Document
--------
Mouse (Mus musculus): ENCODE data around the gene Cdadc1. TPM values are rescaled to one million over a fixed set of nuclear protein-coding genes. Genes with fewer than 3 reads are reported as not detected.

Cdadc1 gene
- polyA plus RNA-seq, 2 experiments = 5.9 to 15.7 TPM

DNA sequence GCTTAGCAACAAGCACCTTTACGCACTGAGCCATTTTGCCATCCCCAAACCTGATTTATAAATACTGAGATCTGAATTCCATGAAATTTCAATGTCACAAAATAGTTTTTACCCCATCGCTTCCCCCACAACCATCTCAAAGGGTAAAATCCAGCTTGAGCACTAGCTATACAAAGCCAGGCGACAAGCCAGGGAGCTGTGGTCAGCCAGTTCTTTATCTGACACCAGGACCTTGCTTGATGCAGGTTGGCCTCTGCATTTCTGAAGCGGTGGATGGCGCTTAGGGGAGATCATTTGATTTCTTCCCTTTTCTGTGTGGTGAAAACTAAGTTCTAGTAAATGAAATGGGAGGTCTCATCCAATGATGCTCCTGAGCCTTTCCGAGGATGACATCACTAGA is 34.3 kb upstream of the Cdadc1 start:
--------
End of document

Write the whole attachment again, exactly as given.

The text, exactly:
Mouse (Mus musculus): ENCODE data around the gene Cdadc1. TPM values are rescaled to one million over a fixed set of nuclear protein-coding genes. Genes with fewer than 3 reads are reported as not detected.

Cdadc1 gene
- polyA plus RNA-seq, 2 experiments = 5.9 to 15.7 TPM

DNA sequence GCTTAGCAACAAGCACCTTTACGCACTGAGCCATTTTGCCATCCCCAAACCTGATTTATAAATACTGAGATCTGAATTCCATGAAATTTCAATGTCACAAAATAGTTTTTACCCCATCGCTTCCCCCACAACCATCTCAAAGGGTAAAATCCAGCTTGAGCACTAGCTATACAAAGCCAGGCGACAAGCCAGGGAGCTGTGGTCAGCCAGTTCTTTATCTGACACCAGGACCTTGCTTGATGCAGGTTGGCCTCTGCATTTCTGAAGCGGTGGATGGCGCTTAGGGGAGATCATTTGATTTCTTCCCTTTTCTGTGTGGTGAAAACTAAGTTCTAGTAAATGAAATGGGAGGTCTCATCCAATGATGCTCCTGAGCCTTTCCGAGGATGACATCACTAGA is 34.3 kb upstream of the Cdadc1 start: